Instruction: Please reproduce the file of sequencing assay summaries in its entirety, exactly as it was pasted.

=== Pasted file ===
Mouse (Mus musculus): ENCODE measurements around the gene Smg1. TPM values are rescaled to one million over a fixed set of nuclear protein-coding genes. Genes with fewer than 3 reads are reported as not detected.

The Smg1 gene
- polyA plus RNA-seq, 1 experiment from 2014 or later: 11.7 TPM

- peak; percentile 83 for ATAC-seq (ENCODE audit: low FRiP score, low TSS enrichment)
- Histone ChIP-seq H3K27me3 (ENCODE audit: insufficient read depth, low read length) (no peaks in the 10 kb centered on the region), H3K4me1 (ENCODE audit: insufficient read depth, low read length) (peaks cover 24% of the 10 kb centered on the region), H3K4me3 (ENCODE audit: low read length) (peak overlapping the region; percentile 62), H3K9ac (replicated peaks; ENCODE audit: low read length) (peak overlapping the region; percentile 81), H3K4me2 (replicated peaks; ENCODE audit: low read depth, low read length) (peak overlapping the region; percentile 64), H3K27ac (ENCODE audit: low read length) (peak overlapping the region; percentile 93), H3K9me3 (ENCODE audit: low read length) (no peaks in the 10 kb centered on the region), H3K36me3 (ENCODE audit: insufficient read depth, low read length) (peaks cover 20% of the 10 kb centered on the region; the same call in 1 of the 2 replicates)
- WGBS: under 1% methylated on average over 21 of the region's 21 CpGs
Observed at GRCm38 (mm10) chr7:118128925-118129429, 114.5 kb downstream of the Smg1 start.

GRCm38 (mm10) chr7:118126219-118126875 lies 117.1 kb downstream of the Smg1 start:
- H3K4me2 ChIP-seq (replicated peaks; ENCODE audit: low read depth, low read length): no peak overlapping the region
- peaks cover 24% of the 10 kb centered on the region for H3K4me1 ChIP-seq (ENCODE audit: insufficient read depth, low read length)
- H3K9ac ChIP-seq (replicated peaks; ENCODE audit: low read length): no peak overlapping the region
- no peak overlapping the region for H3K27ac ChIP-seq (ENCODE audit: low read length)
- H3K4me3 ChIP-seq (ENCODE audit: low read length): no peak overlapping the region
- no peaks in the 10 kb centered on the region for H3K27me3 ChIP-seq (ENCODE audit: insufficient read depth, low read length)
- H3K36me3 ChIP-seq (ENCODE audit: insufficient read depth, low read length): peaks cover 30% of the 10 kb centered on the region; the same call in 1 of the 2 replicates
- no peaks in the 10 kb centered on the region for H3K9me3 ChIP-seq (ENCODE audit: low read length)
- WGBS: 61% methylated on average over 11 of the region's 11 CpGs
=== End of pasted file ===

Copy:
Mouse (Mus musculus): ENCODE measurements around the gene Smg1. TPM values are rescaled to one million over a fixed set of nuclear protein-coding genes. Genes with fewer than 3 reads are reported as not detected.

The Smg1 gene
- polyA plus RNA-seq, 1 experiment from 2014 or later: 11.7 TPM

- peak; percentile 83 for ATAC-seq (ENCODE audit: low FRiP score, low TSS enrichment)
- Histone ChIP-seq H3K27me3 (ENCODE audit: insufficient read depth, low read length) (no peaks in the 10 kb centered on the region), H3K4me1 (ENCODE audit: insufficient read depth, low read length) (peaks cover 24% of the 10 kb centered on the region), H3K4me3 (ENCODE audit: low read length) (peak overlapping the region; percentile 62), H3K9ac (replicated peaks; ENCODE audit: low read length) (peak overlapping the region; percentile 81), H3K4me2 (replicated peaks; ENCODE audit: low read depth, low read length) (peak overlapping the region; percentile 64), H3K27ac (ENCODE audit: low read length) (peak overlapping the region; percentile 93), H3K9me3 (ENCODE audit: low read length) (no peaks in the 10 kb centered on the region), H3K36me3 (ENCODE audit: insufficient read depth, low read length) (peaks cover 20% of the 10 kb centered on the region; the same call in 1 of the 2 replicates)
- WGBS: under 1% methylated on average over 21 of the region's 21 CpGs
Observed at GRCm38 (mm10) chr7:118128925-118129429, 114.5 kb downstream of the Smg1 start.

GRCm38 (mm10) chr7:118126219-118126875 lies 117.1 kb downstream of the Smg1 start:
- H3K4me2 ChIP-seq (replicated peaks; ENCODE audit: low read depth, low read length): no peak overlapping the region
- peaks cover 24% of the 10 kb centered on the region for H3K4me1 ChIP-seq (ENCODE audit: insufficient read depth, low read length)
- H3K9ac ChIP-seq (replicated peaks; ENCODE audit: low read length): no peak overlapping the region
- no peak overlapping the region for H3K27ac ChIP-seq (ENCODE audit: low read length)
- H3K4me3 ChIP-seq (ENCODE audit: low read length): no peak overlapping the region
- no peaks in the 10 kb centered on the region for H3K27me3 ChIP-seq (ENCODE audit: insufficient read depth, low read length)
- H3K36me3 ChIP-seq (ENCODE audit: insufficient read depth, low read length): peaks cover 30% of the 10 kb centered on the region; the same call in 1 of the 2 replicates
- no peaks in the 10 kb centered on the region for H3K9me3 ChIP-seq (ENCODE audit: low read length)
- WGBS: 61% methylated on average over 11 of the region's 11 CpGs